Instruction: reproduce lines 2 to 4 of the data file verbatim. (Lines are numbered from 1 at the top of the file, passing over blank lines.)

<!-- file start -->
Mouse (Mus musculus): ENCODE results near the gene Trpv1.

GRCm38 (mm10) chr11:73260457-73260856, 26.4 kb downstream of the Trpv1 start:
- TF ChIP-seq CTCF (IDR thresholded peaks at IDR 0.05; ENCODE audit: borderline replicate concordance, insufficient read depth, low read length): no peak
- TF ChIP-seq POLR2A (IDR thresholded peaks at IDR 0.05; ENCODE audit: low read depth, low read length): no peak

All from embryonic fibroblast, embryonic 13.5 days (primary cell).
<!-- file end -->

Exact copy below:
GRCm38 (mm10) chr11:73260457-73260856, 26.4 kb downstream of the Trpv1 start:
- TF ChIP-seq CTCF (IDR thresholded peaks at IDR 0.05; ENCODE audit: borderline replicate concordance, insufficient read depth, low read length): no peak
- TF ChIP-seq POLR2A (IDR thresholded peaks at IDR 0.05; ENCODE audit: low read depth, low read length): no peak